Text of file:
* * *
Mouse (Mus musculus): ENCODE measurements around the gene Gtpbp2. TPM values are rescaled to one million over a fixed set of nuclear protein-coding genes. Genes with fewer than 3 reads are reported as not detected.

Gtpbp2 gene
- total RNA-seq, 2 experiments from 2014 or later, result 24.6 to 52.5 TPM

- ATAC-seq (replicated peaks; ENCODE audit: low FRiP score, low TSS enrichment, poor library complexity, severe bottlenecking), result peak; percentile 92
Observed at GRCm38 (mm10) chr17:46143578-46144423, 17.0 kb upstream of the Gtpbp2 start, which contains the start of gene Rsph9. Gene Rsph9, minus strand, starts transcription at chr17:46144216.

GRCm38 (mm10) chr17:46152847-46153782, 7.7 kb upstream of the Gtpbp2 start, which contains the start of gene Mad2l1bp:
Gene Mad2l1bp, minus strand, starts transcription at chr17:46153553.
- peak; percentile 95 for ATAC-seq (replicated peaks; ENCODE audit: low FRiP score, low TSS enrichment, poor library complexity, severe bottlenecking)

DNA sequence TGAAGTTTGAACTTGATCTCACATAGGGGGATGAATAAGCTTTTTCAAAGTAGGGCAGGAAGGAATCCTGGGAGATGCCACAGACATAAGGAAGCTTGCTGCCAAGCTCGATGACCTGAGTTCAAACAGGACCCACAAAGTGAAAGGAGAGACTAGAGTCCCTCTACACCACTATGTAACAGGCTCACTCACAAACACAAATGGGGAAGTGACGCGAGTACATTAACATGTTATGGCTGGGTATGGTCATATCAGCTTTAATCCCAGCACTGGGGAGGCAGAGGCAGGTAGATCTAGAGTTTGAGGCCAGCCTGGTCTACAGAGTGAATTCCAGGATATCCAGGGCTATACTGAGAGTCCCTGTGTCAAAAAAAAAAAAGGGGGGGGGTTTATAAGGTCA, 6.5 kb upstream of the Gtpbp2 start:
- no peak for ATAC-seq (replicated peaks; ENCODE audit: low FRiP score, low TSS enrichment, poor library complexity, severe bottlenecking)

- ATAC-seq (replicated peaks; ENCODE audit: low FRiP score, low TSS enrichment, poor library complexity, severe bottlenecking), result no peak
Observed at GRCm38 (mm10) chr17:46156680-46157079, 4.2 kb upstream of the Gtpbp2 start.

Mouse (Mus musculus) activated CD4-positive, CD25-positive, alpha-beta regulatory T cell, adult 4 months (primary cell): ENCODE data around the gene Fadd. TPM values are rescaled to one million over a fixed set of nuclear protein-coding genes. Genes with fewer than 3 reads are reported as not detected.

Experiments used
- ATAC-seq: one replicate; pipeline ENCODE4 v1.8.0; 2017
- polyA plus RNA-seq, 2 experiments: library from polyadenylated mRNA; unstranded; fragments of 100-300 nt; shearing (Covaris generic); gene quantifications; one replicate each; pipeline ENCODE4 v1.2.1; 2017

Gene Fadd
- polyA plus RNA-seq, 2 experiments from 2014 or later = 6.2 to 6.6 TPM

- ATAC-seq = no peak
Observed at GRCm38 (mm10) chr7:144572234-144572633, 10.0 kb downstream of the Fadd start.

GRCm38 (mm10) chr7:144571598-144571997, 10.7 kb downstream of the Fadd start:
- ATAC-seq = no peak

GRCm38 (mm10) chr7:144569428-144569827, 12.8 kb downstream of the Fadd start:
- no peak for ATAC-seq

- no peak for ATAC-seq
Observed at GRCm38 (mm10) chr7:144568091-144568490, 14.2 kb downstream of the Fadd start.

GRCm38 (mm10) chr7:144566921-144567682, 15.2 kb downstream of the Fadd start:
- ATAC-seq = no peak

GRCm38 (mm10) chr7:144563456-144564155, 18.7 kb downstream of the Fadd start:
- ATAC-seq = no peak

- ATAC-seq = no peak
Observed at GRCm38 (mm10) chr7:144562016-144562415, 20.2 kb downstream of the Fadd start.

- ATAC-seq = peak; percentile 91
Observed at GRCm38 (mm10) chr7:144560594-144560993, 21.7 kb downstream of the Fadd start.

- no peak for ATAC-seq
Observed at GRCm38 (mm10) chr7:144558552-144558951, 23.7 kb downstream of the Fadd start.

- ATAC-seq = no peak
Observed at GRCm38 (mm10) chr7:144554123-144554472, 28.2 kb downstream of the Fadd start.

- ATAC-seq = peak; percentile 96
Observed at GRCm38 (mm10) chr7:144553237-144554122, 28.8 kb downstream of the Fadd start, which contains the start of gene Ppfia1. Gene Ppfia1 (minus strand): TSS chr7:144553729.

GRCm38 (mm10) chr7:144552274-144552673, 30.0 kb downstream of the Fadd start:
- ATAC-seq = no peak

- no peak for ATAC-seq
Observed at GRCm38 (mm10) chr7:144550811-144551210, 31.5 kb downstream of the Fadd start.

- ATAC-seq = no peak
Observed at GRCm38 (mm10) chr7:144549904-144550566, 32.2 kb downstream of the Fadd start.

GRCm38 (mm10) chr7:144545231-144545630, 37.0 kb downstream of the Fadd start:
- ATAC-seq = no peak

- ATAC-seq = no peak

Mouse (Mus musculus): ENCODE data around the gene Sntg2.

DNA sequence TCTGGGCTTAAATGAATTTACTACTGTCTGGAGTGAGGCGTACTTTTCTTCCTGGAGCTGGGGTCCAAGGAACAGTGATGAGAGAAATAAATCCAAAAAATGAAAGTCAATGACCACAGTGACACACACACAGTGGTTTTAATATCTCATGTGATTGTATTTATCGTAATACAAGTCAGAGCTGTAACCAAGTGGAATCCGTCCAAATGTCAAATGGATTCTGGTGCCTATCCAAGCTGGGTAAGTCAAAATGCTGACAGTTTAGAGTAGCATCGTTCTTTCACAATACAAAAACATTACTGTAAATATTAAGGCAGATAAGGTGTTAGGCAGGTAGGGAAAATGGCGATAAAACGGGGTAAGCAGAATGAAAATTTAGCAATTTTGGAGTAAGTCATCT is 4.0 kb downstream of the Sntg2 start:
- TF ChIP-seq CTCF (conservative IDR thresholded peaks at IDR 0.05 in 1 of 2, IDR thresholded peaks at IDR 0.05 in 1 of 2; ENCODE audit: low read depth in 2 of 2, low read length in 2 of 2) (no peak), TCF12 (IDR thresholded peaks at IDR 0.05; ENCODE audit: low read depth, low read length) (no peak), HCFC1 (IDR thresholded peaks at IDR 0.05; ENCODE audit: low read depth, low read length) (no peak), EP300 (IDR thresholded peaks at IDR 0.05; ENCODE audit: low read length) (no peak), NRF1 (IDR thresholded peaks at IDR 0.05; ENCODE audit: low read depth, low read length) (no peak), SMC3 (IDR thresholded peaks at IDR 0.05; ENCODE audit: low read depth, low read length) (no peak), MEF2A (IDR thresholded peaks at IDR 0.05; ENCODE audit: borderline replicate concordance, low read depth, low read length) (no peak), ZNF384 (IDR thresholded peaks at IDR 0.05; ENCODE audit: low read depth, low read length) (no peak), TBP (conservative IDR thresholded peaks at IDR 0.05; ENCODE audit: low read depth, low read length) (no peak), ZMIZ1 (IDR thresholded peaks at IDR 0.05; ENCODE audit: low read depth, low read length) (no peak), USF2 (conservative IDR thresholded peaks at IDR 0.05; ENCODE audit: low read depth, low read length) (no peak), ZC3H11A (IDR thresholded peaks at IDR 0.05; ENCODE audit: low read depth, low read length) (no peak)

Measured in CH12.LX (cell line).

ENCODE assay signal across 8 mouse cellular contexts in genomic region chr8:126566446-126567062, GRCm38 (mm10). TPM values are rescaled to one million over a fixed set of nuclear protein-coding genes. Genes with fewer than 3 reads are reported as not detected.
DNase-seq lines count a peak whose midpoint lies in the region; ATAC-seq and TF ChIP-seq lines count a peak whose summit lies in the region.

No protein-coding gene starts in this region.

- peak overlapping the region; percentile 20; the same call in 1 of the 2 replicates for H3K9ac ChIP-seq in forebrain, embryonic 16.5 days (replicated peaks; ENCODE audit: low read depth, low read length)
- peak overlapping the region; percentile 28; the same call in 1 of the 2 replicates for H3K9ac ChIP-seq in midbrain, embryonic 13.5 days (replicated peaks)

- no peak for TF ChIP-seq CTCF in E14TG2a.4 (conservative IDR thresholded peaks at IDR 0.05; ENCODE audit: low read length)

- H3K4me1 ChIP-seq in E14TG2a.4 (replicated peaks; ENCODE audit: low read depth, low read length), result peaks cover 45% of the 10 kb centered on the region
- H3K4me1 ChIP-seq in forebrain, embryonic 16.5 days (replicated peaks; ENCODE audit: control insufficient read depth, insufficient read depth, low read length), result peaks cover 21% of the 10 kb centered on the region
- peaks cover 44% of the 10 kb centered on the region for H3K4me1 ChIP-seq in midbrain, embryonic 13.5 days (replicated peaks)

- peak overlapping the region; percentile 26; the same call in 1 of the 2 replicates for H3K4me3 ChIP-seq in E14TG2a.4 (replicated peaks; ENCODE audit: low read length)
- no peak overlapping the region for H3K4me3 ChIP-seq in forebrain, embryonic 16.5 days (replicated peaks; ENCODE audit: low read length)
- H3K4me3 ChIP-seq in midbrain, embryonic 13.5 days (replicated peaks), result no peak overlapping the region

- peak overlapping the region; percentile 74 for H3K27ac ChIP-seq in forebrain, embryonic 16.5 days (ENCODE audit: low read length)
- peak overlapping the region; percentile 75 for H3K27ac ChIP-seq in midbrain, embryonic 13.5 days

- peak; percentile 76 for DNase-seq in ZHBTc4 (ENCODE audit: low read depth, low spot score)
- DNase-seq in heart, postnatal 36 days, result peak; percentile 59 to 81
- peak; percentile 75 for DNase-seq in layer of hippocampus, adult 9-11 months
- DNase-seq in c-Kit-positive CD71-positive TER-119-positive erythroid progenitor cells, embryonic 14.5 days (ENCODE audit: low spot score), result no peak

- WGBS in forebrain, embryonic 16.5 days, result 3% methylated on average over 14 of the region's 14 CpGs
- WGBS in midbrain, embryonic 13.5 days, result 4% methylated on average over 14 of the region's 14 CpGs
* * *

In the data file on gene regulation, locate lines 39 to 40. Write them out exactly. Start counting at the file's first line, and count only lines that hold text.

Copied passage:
- ATAC-seq = peak; percentile 96
Observed at GRCm38 (mm10) chr7:144553237-144554122, 28.8 kb downstream of the Fadd start, which contains the start of gene Ppfia1. Gene Ppfia1 (minus strand): TSS chr7:144553729.